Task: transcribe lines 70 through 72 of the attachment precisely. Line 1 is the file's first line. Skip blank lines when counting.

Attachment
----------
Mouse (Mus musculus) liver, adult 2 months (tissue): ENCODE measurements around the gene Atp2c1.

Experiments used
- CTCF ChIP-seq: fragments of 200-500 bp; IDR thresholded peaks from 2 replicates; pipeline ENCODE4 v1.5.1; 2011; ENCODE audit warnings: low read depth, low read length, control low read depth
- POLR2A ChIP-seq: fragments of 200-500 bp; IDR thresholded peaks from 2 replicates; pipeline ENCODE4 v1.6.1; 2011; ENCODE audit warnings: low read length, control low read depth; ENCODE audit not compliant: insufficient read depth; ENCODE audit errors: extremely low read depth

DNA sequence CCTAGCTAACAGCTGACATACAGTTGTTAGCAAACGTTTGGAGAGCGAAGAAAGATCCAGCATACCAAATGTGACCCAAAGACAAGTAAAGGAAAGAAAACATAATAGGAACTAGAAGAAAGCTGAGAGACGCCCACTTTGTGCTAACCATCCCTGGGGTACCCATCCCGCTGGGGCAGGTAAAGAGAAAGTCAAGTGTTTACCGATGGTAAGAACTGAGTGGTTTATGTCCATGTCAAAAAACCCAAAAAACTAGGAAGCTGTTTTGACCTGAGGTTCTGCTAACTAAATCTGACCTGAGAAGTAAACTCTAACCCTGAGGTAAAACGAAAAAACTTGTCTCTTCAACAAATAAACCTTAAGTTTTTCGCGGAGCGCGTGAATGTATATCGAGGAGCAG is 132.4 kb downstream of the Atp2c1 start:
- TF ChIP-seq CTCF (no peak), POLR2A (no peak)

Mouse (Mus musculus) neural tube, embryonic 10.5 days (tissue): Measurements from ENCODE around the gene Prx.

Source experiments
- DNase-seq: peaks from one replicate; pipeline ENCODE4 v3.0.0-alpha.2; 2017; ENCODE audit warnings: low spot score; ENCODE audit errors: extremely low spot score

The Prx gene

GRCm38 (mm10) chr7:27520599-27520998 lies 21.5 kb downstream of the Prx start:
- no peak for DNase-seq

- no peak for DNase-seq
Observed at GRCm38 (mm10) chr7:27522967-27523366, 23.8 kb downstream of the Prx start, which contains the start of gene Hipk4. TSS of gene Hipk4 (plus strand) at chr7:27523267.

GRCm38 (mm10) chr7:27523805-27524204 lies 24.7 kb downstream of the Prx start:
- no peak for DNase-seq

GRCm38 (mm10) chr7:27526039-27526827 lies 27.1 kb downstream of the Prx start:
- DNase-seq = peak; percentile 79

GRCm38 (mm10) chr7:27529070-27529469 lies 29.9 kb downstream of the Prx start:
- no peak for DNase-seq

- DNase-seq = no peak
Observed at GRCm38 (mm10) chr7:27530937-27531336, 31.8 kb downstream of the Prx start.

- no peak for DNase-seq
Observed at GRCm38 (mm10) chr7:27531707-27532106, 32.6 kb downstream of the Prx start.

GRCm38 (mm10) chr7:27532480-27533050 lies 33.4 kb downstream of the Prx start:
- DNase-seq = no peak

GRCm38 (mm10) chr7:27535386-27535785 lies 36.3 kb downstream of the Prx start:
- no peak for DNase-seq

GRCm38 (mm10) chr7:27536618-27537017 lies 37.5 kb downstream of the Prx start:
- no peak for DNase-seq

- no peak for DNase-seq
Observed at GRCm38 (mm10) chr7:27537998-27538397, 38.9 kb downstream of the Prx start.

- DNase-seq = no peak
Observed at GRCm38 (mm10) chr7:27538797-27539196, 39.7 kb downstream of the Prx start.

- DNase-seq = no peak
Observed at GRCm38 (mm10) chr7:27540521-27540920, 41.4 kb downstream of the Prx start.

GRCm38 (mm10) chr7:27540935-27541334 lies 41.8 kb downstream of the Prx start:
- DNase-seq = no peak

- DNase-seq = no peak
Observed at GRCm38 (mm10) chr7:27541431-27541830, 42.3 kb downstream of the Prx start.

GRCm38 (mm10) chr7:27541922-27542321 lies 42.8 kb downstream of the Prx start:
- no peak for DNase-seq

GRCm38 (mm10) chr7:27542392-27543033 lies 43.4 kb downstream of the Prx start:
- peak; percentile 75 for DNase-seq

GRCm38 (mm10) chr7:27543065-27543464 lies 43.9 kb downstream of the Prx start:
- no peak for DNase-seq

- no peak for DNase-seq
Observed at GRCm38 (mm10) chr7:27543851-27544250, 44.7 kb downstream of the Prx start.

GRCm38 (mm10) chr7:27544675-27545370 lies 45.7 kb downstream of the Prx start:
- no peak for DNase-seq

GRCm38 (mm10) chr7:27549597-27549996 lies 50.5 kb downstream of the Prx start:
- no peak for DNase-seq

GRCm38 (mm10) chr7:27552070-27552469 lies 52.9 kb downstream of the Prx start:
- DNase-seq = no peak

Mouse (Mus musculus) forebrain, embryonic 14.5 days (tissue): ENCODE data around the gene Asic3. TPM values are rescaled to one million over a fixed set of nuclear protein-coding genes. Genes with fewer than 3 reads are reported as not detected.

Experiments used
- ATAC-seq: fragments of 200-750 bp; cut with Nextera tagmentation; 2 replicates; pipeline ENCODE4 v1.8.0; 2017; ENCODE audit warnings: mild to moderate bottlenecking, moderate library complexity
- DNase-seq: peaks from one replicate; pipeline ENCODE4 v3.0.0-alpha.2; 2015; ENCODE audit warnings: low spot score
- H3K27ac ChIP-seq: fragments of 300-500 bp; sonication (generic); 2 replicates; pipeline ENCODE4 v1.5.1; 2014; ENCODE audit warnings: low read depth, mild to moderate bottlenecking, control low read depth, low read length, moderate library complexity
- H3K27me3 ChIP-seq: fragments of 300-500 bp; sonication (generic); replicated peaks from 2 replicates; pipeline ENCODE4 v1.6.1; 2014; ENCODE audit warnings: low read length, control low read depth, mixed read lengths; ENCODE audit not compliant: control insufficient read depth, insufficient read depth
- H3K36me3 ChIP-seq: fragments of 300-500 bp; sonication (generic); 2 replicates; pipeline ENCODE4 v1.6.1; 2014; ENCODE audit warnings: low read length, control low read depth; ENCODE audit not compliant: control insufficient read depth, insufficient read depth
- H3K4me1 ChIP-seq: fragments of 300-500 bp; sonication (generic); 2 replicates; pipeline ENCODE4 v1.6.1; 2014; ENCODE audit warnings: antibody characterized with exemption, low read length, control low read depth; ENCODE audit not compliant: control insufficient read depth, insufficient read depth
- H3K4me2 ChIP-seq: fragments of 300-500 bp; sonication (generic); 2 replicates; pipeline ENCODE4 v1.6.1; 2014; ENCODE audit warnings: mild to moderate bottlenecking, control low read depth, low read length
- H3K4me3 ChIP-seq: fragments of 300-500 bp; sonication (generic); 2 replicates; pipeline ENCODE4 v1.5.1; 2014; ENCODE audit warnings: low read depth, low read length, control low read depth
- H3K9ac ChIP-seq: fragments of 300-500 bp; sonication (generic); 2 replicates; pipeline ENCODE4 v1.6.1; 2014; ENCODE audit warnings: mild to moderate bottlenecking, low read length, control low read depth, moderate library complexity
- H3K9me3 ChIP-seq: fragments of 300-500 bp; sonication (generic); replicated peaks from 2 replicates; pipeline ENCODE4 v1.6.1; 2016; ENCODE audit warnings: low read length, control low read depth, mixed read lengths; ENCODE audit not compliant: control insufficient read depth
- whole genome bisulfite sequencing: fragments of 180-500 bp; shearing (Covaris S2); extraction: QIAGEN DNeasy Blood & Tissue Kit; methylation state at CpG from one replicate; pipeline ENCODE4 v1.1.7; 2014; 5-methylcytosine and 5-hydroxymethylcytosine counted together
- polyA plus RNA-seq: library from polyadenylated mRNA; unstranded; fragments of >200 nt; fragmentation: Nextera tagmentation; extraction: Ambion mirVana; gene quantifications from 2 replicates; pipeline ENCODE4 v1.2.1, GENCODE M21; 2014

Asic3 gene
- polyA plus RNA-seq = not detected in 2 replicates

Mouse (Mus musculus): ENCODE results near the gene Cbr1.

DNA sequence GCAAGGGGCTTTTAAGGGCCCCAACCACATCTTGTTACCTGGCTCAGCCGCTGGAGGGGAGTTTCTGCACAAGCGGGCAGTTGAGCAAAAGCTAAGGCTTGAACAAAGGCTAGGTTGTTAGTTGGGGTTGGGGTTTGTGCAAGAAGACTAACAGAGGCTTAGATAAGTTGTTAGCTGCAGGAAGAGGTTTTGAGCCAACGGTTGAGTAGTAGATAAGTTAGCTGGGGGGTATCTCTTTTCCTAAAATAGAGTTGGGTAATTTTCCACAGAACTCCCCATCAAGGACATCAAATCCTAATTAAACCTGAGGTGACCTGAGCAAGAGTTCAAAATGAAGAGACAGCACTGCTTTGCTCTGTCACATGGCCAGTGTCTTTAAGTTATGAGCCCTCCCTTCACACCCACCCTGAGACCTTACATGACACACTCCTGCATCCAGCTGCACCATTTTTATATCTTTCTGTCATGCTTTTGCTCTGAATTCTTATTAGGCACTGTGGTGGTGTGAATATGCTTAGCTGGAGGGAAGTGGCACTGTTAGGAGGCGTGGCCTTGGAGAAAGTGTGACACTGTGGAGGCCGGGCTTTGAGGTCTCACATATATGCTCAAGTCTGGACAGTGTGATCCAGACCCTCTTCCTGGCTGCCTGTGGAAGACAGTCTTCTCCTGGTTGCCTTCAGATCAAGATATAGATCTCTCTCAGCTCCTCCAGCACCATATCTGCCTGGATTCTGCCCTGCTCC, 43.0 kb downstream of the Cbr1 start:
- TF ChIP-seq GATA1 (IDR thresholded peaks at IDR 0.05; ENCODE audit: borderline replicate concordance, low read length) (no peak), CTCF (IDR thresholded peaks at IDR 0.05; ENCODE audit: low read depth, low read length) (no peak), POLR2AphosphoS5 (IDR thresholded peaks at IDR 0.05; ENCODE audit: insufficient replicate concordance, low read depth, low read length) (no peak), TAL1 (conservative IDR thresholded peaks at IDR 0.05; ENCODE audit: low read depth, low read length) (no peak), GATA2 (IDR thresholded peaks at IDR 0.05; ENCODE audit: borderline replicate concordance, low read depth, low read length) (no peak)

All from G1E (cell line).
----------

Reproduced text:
- polyA plus RNA-seq = not detected in 2 replicates

Mouse (Mus musculus): ENCODE results near the gene Cbr1.

DNA sequence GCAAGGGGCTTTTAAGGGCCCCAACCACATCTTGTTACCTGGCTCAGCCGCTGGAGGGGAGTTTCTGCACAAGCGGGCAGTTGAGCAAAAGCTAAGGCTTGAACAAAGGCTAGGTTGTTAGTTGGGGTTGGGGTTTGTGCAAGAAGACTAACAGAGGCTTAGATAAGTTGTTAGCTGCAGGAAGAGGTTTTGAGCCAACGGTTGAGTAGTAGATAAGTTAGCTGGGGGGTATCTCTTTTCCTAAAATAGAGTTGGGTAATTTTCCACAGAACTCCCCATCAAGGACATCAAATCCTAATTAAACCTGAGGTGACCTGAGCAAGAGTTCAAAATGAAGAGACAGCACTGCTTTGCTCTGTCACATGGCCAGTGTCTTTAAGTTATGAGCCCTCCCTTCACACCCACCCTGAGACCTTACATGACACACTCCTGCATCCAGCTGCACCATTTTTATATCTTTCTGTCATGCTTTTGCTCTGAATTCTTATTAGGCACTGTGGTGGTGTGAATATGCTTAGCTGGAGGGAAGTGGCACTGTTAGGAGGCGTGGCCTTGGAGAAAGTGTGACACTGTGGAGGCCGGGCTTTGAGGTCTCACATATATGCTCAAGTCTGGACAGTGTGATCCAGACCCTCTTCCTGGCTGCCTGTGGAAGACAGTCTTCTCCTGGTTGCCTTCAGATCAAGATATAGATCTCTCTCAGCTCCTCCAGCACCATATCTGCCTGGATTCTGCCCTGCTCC, 43.0 kb downstream of the Cbr1 start: